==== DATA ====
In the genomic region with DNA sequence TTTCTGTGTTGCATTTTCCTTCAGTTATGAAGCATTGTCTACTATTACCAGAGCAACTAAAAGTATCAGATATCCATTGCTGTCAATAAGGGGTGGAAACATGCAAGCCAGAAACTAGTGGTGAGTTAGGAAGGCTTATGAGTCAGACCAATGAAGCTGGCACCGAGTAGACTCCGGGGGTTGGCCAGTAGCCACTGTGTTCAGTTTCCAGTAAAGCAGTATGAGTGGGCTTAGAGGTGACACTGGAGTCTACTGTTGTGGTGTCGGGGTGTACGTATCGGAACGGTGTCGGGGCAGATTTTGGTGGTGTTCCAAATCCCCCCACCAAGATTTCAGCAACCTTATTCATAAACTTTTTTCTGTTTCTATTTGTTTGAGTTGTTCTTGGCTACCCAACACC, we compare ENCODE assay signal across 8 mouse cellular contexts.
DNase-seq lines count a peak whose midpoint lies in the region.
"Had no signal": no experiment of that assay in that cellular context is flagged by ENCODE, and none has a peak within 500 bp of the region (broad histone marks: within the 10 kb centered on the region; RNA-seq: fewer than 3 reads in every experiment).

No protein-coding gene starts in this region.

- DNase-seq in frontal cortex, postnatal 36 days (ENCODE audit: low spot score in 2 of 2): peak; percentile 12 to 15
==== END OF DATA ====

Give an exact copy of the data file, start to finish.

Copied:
In the genomic region with DNA sequence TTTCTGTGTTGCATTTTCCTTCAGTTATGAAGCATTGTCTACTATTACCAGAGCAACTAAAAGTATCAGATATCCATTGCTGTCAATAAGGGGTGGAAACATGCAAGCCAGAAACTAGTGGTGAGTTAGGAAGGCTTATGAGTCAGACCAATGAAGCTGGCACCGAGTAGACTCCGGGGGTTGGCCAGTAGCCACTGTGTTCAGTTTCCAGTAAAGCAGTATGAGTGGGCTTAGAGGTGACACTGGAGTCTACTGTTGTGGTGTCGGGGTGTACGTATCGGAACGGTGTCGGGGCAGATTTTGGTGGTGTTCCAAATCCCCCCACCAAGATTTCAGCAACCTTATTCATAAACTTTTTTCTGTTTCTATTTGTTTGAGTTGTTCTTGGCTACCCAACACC, we compare ENCODE assay signal across 8 mouse cellular contexts.
DNase-seq lines count a peak whose midpoint lies in the region.
"Had no signal": no experiment of that assay in that cellular context is flagged by ENCODE, and none has a peak within 500 bp of the region (broad histone marks: within the 10 kb centered on the region; RNA-seq: fewer than 3 reads in every experiment).

No protein-coding gene starts in this region.

- DNase-seq in frontal cortex, postnatal 36 days (ENCODE audit: low spot score in 2 of 2): peak; percentile 12 to 15